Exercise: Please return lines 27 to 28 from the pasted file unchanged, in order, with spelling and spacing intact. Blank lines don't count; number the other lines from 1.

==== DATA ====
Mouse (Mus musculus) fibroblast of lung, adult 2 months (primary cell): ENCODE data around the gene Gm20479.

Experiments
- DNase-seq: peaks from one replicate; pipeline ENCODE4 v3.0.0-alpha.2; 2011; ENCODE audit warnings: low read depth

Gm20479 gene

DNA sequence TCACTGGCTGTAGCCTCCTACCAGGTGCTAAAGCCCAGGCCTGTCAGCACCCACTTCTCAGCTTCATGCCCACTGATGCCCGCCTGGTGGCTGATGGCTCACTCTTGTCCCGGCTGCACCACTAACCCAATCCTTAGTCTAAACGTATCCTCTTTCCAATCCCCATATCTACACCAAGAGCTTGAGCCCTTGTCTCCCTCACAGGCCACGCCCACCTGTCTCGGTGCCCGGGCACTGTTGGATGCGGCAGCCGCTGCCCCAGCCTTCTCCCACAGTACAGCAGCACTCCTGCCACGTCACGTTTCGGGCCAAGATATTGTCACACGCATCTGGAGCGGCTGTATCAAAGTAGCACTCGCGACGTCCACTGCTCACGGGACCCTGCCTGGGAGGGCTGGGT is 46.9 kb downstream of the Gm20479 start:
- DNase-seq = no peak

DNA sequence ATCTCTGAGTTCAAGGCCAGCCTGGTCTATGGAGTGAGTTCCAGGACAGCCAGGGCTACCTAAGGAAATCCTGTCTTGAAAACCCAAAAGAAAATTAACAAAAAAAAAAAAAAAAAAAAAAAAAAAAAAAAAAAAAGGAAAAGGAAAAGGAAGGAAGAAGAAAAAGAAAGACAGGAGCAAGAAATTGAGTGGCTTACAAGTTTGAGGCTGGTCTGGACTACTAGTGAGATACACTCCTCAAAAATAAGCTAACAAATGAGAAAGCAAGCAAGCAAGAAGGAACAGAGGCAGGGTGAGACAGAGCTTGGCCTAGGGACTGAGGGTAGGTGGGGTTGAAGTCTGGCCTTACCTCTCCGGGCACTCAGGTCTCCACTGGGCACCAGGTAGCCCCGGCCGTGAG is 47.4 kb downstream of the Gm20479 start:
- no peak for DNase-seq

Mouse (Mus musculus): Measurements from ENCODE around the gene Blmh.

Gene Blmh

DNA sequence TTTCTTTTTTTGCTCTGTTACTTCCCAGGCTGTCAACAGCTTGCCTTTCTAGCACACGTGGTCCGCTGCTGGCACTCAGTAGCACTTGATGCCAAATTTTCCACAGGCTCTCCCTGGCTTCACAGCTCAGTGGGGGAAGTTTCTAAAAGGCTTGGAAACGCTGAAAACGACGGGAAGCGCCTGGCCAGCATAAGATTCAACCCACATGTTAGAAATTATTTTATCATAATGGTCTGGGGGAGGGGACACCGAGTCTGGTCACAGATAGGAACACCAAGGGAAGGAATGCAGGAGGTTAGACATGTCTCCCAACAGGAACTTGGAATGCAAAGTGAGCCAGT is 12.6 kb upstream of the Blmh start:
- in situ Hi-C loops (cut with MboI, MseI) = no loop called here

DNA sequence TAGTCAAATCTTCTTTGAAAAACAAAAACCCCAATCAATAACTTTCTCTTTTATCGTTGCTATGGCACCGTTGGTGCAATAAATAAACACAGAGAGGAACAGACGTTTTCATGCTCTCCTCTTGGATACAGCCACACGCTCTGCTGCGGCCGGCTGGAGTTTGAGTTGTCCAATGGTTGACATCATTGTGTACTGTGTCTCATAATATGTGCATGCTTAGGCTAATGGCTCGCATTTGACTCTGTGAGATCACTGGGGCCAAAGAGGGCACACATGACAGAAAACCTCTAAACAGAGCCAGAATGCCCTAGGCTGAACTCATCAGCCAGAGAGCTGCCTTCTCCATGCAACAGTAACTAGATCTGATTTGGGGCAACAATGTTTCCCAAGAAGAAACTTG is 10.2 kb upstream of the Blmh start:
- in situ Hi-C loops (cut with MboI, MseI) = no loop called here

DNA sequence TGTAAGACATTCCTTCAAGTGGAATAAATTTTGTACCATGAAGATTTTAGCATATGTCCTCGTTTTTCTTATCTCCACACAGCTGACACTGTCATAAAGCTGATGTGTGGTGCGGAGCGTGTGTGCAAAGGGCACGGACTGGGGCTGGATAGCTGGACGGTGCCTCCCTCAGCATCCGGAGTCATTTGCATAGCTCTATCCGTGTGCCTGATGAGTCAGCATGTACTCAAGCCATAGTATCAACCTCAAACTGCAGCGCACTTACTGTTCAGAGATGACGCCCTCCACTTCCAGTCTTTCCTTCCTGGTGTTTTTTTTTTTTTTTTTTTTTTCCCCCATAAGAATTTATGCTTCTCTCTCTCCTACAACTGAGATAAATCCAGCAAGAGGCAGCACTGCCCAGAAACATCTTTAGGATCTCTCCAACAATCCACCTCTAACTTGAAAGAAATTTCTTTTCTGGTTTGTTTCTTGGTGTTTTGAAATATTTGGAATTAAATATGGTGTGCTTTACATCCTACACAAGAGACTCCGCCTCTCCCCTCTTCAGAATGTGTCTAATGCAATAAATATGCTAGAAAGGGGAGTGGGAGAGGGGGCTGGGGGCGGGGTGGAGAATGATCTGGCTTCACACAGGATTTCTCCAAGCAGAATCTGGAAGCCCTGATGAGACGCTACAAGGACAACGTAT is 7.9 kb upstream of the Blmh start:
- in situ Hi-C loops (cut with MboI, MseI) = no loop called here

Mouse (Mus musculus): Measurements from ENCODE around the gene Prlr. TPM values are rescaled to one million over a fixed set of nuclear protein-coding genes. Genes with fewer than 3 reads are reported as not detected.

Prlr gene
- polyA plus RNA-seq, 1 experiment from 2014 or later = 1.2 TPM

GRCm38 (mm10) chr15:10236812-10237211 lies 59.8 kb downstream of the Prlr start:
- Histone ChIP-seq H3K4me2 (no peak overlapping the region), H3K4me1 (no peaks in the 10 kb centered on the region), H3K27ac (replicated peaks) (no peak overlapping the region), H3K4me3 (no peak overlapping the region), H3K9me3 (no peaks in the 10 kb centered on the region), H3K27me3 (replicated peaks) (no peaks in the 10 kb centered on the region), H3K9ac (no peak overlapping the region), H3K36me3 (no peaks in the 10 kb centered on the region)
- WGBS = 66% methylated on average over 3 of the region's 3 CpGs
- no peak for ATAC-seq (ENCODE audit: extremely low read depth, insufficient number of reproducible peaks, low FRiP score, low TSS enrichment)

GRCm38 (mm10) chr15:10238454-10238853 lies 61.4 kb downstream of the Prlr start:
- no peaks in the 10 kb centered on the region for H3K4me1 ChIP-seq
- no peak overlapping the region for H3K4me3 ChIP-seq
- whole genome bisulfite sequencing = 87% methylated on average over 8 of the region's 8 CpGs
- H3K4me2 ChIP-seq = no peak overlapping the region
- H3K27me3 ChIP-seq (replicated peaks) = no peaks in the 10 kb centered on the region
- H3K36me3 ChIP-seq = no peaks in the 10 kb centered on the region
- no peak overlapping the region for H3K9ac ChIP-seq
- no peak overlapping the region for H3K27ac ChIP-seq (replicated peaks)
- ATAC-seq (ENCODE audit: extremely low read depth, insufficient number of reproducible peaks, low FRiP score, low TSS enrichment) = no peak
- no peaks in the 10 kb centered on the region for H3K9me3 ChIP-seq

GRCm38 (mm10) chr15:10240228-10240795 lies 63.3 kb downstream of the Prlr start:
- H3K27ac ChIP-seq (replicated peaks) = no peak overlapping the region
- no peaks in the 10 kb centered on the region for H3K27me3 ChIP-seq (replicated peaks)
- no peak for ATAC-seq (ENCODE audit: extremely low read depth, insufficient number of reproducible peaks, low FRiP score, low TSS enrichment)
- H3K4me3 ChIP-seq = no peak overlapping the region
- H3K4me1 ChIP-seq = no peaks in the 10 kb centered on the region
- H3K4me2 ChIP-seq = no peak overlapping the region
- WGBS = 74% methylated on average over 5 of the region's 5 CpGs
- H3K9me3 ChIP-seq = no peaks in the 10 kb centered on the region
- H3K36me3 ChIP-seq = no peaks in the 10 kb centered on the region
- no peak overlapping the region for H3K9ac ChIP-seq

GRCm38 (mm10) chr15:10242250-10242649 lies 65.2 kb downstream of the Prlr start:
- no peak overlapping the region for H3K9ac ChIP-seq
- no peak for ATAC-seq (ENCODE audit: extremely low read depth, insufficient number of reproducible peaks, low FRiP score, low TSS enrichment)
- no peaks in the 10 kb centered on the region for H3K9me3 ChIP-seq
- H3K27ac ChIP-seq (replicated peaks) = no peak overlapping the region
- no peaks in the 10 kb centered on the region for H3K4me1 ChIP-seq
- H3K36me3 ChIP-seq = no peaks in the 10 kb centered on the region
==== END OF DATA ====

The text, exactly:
- whole genome bisulfite sequencing = 87% methylated on average over 8 of the region's 8 CpGs
- H3K4me2 ChIP-seq = no peak overlapping the region